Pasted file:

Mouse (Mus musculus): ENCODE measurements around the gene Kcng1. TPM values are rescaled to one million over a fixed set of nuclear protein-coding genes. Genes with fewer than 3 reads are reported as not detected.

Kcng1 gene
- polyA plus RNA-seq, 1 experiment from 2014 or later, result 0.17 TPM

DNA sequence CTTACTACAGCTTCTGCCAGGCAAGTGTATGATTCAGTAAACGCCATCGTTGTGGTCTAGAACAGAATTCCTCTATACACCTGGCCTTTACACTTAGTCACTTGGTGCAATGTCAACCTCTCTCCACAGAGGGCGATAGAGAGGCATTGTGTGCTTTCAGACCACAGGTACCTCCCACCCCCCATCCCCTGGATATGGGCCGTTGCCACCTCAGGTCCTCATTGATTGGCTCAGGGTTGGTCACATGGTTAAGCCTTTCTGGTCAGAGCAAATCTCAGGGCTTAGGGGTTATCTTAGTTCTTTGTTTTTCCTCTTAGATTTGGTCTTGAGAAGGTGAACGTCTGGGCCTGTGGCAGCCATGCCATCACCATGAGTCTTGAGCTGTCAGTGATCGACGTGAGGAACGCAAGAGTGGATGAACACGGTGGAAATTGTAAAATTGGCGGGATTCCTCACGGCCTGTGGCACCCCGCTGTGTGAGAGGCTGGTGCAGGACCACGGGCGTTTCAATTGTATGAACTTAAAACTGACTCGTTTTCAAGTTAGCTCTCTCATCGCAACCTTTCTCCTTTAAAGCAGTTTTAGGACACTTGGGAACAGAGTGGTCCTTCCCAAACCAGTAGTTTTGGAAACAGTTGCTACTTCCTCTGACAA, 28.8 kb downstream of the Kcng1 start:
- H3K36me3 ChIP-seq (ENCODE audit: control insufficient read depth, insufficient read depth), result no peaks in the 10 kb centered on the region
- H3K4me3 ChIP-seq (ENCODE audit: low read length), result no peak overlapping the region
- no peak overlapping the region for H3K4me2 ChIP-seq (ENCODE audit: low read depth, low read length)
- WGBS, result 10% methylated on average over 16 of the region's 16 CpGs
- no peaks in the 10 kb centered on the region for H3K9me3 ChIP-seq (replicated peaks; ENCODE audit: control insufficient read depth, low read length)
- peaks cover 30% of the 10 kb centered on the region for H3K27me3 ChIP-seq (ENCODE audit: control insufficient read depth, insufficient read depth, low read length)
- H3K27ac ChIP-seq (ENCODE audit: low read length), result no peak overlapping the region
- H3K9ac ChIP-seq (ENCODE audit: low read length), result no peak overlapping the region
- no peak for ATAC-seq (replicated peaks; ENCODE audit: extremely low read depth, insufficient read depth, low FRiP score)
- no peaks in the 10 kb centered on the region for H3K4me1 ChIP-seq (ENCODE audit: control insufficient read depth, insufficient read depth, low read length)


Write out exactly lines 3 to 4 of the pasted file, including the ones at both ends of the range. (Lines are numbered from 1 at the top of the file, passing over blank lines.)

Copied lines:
- polyA plus RNA-seq, 1 experiment from 2014 or later, result 0.17 TPM

DNA sequence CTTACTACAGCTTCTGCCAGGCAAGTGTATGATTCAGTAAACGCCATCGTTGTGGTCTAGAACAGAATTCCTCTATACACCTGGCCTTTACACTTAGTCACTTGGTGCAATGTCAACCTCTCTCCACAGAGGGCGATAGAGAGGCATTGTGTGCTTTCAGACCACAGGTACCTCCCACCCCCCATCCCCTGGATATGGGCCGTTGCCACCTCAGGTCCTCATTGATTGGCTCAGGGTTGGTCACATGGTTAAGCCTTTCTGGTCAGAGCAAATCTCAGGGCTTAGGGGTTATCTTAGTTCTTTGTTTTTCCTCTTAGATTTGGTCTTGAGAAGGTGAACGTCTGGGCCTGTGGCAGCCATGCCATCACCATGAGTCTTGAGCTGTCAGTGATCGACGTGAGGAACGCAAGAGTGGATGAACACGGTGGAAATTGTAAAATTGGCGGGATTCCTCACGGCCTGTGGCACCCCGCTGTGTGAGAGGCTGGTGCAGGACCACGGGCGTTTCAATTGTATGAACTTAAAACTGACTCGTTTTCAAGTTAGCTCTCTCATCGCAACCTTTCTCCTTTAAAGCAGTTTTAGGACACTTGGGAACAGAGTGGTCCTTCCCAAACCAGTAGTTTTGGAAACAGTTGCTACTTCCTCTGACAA, 28.8 kb downstream of the Kcng1 start: